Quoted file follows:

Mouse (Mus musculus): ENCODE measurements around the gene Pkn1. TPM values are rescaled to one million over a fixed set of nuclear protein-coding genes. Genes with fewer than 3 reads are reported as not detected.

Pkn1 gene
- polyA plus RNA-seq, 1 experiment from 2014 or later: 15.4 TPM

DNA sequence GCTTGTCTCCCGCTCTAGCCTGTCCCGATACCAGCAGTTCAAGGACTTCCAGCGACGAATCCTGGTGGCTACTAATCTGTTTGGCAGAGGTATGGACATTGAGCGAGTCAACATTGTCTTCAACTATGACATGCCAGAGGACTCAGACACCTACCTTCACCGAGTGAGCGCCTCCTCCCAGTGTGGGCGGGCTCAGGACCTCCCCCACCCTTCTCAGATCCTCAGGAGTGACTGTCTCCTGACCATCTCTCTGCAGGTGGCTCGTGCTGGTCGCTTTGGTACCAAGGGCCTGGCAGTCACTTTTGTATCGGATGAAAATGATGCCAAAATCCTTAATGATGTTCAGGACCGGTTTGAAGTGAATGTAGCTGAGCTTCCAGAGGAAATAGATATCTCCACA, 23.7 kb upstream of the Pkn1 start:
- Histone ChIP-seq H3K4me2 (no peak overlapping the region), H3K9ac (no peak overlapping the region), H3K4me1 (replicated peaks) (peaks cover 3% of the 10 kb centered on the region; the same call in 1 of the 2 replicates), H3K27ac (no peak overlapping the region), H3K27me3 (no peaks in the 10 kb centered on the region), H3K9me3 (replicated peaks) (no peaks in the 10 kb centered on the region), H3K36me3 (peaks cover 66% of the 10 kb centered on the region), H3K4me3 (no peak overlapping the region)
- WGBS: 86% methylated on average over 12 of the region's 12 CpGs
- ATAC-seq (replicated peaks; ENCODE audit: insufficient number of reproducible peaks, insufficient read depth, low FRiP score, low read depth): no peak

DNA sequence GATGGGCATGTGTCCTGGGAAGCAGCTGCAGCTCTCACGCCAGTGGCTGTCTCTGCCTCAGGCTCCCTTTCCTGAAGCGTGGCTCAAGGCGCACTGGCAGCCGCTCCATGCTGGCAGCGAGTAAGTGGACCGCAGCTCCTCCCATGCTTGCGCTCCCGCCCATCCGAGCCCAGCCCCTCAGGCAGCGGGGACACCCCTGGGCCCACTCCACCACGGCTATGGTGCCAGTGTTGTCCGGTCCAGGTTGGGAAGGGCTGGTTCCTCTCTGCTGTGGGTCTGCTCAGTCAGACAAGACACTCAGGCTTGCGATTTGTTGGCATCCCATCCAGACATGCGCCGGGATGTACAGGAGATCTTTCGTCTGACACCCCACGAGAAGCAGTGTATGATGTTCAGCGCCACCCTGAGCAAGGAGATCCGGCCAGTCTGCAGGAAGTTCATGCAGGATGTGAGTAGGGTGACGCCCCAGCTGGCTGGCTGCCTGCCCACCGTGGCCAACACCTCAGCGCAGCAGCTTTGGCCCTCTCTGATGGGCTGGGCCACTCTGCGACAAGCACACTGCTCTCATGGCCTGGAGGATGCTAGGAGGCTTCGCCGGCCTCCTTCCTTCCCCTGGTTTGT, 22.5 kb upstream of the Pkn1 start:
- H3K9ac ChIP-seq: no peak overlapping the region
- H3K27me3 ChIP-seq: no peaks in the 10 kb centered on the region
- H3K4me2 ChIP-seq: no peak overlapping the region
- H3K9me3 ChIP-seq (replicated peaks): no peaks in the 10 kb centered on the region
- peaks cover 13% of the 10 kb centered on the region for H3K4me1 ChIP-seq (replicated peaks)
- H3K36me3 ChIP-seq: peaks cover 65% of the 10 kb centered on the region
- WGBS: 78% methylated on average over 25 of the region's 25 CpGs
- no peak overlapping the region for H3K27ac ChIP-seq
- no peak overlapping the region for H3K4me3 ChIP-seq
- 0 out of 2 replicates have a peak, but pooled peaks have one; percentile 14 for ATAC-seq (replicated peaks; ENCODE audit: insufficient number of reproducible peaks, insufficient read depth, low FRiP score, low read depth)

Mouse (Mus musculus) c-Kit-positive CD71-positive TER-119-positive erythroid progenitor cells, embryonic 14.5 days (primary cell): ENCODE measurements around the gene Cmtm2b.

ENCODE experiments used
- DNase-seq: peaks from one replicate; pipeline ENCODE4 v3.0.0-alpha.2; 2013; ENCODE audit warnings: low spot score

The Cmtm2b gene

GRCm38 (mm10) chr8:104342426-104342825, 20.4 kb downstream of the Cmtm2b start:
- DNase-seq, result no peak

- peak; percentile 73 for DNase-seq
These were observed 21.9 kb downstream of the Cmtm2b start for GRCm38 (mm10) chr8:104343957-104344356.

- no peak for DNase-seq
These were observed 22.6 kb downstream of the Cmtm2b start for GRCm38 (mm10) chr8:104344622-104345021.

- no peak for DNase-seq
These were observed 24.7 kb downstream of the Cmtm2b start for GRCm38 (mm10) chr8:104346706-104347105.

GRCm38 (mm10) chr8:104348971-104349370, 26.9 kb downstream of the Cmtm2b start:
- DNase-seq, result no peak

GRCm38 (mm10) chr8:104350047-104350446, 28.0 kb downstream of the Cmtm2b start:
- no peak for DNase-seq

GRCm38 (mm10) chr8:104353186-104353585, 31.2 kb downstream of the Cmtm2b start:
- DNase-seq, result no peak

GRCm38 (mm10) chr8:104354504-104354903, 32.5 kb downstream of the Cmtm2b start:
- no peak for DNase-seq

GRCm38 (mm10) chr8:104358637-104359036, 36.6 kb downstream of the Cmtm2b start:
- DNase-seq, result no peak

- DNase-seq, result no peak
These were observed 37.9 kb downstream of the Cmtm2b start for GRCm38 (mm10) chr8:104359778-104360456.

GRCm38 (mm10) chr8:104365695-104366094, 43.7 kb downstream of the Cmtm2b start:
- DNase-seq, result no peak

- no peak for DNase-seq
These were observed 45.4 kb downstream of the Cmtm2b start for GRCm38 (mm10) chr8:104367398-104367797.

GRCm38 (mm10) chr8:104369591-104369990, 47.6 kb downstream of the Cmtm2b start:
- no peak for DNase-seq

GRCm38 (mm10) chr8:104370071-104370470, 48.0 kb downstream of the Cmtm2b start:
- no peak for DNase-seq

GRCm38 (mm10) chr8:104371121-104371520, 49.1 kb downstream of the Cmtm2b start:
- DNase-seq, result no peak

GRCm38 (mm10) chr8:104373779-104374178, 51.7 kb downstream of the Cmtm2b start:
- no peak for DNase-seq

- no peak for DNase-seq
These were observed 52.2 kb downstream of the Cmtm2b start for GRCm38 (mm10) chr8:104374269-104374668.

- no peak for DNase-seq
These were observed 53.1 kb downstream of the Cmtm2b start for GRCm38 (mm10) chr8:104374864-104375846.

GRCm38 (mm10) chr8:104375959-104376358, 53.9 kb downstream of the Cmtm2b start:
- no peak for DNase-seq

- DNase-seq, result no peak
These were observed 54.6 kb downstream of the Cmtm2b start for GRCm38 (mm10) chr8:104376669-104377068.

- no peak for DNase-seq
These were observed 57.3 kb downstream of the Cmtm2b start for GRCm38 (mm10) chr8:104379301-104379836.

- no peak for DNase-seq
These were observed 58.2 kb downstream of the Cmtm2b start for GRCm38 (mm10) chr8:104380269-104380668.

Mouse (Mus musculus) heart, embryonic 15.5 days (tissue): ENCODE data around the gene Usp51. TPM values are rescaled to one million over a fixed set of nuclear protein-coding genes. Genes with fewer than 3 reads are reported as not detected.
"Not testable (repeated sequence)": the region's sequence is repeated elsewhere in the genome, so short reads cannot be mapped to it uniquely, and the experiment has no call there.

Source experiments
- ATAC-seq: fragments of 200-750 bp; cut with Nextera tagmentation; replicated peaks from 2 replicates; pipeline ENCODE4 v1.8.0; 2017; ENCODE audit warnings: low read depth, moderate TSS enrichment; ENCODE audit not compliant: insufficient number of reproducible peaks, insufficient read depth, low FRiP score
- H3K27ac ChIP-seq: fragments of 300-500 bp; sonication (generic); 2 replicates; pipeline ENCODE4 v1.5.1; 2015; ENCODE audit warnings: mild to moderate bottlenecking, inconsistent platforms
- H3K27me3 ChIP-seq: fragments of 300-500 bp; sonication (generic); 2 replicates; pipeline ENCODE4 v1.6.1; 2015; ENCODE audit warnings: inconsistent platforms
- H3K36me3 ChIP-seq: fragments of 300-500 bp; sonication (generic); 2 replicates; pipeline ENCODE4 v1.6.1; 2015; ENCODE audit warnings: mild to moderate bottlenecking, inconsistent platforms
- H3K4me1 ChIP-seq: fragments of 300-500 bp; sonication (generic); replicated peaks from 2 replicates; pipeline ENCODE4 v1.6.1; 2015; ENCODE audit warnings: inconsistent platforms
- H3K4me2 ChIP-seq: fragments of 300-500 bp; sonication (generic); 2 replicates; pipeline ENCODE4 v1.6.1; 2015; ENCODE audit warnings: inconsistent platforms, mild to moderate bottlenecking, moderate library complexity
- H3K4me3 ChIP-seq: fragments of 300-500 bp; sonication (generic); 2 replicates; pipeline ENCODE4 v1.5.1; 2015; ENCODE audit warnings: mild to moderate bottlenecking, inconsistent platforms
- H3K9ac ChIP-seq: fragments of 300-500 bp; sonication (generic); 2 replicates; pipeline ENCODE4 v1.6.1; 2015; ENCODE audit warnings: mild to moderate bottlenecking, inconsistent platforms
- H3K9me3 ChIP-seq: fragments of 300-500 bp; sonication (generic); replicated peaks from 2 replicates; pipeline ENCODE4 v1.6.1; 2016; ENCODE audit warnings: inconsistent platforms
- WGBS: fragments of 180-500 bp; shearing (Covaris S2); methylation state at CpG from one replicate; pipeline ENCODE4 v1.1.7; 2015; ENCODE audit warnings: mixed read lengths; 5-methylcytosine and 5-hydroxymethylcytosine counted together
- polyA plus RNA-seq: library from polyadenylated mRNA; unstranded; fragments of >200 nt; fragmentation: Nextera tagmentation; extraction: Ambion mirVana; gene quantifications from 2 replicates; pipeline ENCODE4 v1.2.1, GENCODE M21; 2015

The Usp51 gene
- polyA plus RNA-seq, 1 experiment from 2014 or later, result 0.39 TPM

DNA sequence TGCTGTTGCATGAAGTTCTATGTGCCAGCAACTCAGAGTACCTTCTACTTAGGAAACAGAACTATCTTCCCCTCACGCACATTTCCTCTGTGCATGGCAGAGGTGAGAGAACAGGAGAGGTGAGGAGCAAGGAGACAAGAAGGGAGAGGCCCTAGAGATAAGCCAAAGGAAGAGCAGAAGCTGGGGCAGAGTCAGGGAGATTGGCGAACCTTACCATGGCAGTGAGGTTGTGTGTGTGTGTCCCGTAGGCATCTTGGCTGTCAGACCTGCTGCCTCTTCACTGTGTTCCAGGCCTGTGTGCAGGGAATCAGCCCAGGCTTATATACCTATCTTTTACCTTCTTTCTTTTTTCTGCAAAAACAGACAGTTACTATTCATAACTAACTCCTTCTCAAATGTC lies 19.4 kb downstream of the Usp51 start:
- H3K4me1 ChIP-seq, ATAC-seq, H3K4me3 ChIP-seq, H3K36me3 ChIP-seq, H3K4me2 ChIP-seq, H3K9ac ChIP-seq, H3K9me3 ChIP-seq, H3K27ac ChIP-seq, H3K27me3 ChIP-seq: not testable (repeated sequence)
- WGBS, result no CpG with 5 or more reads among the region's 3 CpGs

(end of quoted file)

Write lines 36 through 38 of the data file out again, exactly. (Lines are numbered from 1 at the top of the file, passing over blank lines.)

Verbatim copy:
- DNase-seq, result no peak

GRCm38 (mm10) chr8:104354504-104354903, 32.5 kb downstream of the Cmtm2b start:
- no peak for DNase-seq